NEW YORK (GenomeWeb) – Platforms typically used for noninvasive prenatal testing could also be helpful to detect copy number alterations associated with gynecological cancers, according to a new study.
While noninvasive prenatal testing platforms have been developed to detect copy number alterations within fetal cell-free DNA from maternal plasma samples, researchers from the Showa University School of Medicine in Japan theorized that NIPT platforms could also capture CNAs in circulating cell-free DNA sloughed off by tumors and could represent a noninvasive, cost-effective way to detect cancer.
As they reported this week in Scientific Reports, the researchers were able to use such an approach to detect copy number alterations in about 20 percent of gynecological cancers they tested. The pipeline, they added, was better at detecting later-stage tumors, and samples in which the researchers could detect CNAs had poorer prognoses, suggesting that cancer CNAs detected in plasma could represent a prognostic biomarker.
"We focused on the application of CNA in plasma and believed that this method has a broader scope for genetic diagnoses, such as the analysis of [circulating tumor] DNA to detect cancer and predict prognosis, although its clinical utility must be further studied," Showa's Akihiko Sekizawa and his colleagues wrote in their paper.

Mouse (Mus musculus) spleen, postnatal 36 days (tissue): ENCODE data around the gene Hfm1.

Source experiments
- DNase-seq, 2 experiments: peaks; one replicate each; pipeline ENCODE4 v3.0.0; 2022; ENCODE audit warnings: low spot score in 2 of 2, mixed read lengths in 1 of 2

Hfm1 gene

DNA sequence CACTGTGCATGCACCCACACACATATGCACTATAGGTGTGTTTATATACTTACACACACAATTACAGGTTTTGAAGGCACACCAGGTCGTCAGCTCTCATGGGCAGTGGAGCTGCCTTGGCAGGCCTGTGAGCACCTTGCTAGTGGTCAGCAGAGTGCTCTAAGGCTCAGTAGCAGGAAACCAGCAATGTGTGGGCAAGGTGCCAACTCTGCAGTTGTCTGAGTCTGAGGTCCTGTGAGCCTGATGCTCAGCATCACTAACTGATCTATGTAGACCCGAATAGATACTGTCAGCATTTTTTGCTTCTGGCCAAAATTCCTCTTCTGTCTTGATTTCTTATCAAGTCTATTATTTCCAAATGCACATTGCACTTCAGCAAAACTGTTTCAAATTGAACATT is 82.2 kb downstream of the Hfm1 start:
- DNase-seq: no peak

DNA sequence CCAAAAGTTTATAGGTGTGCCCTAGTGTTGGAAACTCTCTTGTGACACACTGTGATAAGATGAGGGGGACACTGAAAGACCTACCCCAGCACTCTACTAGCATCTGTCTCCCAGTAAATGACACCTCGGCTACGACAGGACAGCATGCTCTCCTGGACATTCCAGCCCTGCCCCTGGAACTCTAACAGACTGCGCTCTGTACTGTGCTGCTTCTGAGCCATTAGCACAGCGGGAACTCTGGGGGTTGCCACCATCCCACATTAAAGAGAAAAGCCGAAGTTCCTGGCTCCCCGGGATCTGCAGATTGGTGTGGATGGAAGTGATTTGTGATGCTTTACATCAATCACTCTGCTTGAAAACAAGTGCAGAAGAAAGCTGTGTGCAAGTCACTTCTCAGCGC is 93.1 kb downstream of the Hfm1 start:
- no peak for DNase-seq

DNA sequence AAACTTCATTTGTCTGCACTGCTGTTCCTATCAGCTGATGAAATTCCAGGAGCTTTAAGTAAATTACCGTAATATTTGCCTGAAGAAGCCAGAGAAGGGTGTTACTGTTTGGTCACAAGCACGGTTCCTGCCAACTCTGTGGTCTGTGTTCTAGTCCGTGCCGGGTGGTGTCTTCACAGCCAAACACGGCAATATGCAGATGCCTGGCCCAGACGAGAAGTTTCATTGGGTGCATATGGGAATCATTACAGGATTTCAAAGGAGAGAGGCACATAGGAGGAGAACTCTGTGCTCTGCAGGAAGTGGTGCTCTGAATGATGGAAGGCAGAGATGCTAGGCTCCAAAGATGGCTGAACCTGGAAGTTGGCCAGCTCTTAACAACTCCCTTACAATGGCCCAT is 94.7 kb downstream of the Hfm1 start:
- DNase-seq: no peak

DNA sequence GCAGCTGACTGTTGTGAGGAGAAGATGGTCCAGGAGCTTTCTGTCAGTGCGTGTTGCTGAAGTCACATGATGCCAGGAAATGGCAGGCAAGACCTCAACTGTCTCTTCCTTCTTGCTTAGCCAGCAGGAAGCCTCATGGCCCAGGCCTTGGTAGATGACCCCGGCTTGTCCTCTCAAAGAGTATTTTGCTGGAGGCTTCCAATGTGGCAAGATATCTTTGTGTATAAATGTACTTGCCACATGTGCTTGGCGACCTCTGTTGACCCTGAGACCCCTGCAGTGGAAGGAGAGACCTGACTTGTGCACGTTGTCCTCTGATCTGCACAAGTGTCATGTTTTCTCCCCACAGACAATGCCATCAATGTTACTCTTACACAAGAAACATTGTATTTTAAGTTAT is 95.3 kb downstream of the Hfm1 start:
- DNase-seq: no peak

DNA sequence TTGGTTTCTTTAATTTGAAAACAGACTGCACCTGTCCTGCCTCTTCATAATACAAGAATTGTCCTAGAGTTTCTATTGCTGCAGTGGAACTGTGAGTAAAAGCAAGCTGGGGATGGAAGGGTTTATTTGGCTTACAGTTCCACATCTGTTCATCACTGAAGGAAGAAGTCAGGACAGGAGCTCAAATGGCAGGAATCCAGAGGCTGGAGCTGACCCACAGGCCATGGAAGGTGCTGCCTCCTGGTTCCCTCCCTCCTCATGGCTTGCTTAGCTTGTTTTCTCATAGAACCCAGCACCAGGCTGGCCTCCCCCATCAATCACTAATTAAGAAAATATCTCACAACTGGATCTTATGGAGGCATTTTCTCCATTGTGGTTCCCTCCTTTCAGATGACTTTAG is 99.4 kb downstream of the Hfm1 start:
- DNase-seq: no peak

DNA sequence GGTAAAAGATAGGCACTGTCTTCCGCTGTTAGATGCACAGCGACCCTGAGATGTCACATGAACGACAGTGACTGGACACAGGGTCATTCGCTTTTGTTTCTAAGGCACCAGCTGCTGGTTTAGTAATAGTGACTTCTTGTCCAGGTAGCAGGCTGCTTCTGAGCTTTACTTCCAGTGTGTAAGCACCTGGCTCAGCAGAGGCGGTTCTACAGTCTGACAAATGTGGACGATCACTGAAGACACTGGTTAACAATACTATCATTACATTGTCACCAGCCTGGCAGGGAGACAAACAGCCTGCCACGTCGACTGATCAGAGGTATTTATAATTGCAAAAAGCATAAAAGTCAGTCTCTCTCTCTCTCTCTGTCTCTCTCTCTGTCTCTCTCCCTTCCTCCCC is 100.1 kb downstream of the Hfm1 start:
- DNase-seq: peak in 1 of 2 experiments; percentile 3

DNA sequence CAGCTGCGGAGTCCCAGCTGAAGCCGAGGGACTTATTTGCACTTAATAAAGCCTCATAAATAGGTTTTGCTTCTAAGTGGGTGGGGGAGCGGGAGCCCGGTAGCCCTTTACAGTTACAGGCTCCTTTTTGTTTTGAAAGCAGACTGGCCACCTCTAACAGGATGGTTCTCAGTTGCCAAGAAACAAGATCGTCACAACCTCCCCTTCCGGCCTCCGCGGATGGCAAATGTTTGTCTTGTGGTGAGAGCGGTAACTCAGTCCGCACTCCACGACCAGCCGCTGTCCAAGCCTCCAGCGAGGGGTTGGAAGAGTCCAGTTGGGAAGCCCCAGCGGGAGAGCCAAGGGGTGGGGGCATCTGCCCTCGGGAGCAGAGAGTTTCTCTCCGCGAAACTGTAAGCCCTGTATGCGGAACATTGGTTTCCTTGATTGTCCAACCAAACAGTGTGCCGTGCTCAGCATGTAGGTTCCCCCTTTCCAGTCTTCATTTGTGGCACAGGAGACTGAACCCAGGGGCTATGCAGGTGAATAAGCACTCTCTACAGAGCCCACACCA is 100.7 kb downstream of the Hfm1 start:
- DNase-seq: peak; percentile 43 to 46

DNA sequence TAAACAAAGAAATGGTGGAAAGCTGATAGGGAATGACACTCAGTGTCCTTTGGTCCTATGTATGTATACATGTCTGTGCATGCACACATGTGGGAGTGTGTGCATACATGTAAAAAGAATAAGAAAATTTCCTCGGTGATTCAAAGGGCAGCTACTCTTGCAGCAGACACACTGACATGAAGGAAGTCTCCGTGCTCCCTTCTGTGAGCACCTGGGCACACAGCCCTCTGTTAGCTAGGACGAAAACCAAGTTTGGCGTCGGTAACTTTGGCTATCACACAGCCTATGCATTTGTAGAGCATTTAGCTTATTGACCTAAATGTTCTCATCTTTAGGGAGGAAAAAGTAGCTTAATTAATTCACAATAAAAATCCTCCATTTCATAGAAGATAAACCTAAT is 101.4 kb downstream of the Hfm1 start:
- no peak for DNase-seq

The researchers enrolled 100 patients with gynecological cancers — 36 patients with ovarian cancer, 11 with cervical cancer, and 53 with endometrial cancer — in their study and collected plasma samples from them. Using GeneTech's NIPT platform, they detected CNAs in 19 samples.
In particular, the researchers used the SeqFF method to detect CNAs. In a NIPT setting, this approach relies on fragment length differences between fetal and maternal cell-free DNA to detect fetal CNAs. Here, the researchers counted on the hypothesis that circulating tumor DNA and cell-free DNA also differ in fragment length.
They were better able to detect CNAs in advanced-stage cancers, detecting CNAs in one of the 21 early-stage ovarian cancers, five of the 15 advanced-stage ovarian cancers, three of the 11 early-stage cervical cancers, five of the 41 early-stage endometrial cancers, and five of the 12 advanced stage endometrial cancers. The cohort had no patients with advanced-stage cervical cancer.
The overall detection rate for advanced cases was 37 percent, as compared to 12 percent for early-stage cases.
Through this approach, the researchers also could detect CNAs that affected particular genes. All the ovarian cancer cases with CNAs present, except one, had copy number losses of either BRCA1 or BRCA2, the researchers reported. Likewise, they uncovered CNAs affecting genes in the PI3k/Akt signaling pathway.
Additionally, endometrial cancer patients tended to have alterations affecting cancer driver genes like MYC and CCNE1.
A number of these affected genes, the researchers noted, are also drug targets.
Patients in whom the researchers uncovered CNAs had decreased progression-free and overall survival, as compared to those in whom CNAs were not found, so CNAs could serve as a prognostic cancer biomarker.
However, the researchers cautioned that their sample size was small and that they did not compare plasma DNA and tumor data to confirm the origins of the CNAs. Additionally, they said, prospective studies are needed to validate their method.
Still, they suggested that NIPT-type testing could eventually be used to noninvasively diagnose cancer as well as monitor recurrence and therapy response. "As sequencing techniques develop and become more affordable, noninvasive and longitudinal surveillance may become a valuable tool available to clinical oncologists," the researchers wrote.